The 2012 federal budget represents something of a mixed bag for the mining community. While the investment tax credit (ITC) for holders of flow-through shares was renewed for another year, other ITCs for mining corporations are being eliminated (ITCs are a dollar-for-dollar reduction in tax payable). Also, foreign multinationals with Canadian subsidiaries will be subject to new anti-avoidance measures.
METC extension good news for mineral exploration
The Mineral Exploration Tax Credit (METC) provides an incentive for individuals to invest in mineral exploration companies through flow-through shares (FTS) in the form of a 15 per cent ITC. FTS are an important financing tool that allows a Canadian mining corporation to issue equity to investors at a higher price than it would receive for “normal” shares because investors are entitled to claim the corporation’s tax deductions that “flow through” the shares.
In addition to these “flowed-through deductions,” when certain mining exploration expenses incurred by the corporation (at or above ground level) in Canada and renounced to a holder of flow-through shares – who is an individual – that holder is entitled to an ITC equal to 15 per cent of the renounced qualifying expenditures.
The Income Tax Act required that qualifying expenditures be incurred by the corporation by the end of 2012, and be renounced to the investor under an agreement made before April 2012. The budget extends the 15 per cent METC for another year, by extending both the date for incurring qualifying expenditures to the end of 2013, and the deadline for entering into the flow-through share subscription agreement governing renunciation to March 31, 2013. This extension of the ITC preserves the benefits of an important financing tool for Canadian miners, and is very welcome, although it would be preferable for this ITC to be made permanent.
Cuts to ITCs impact incentives for some mining projects
Canadian corporations engaged in pre-production exploration and development activities for diamonds, or base or precious metals, were entitled to an ITC equal to 10 per cent of the amount of qualifying expenditures. The budget phases out the pre-production mining expenditure ITC.
For pre-production exploration expenditures, the ITC will continue to apply at the 10 per cent rate for expenditures incurred in 2012. The rate will drop to five per cent for expenditures incurred in 2013, and there will be no ITC for expenditures incurred in subsequent years. For pre-production development expenditures, the 10 per cent rate will apply for expenditures incurred in 2012 and in 2013, and drop to seven per cent for expenditures incurred in 2014 and to four per cent for expenditures incurred in 2015. There will be no ITC in subsequent years. The elimination of this ITC is disappointing because it has been an important incentive for the mining industry to undertake high-risk mineral exploration activity.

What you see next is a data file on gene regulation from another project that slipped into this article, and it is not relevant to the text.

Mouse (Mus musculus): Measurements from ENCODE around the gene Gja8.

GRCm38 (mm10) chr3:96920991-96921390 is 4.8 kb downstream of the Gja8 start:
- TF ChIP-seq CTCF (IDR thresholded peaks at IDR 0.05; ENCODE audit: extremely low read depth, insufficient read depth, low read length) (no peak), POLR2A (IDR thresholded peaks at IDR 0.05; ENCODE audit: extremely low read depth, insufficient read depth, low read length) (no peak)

The Atlantic investment tax credit, a 10 per cent ITC for expenditures on property used in certain activities occurring in Atlantic Canada, is also being phased out for expenditures incurred on mining, and oil and gas activities. The 10 per cent ITC rate will apply for expenditures on qualifying property acquired before 2014, and will be reduced to five per cent for property acquired in 2014-15. There will be no ITC in subsequent years. This initiative will eliminate an important incentive for mining in Atlantic Canada.
News for foreign corporations with Canadian subsidiaries
Canadian corporations are limited in the amount of interest expense they can deduct for tax purposes on debt owing to non-residents of Canada who are (or who are related to) significant shareholders of the Canadian corporation (for example, a foreign parent of a Canadian subsidiary). Pre-budget, the amount of debt that was interest-deductible for tax purposes was limited to $2 for every $1 of equity. The budget reduces this limit to $1.5 of debt for every $1 of equity (effective for taxation years beginning after 2012). Foreign corporations with Canadian subsidiaries need to review their financing before 2013.
A separate measure deals with investments made by Canadian subsidiaries of foreign corporations. This measure applies where the Canadian subsidiary acquires an interest (debt or equity) in a foreign corporation, as is typically the case when a new foreign project is started. Unless it can be shown that the investment was not made primarily for Canadian tax reasons, the investment may trigger Canadian dividend withholding tax. The scope of this rule is very broad, and foreign mining companies need to consider it when their Canadian subsidiaries make any foreign investment.
Read more about flow-through shares at miningtaxcanada.com.
Steve Suarez is a partner in the Toronto office of Borden Ladner Gervais LLP. He advises clients on the tax aspects of business transactions and operations (particularly in the mining sector), and operates Mining Tax Canaada, a website on tax issues of relevance to the mining community.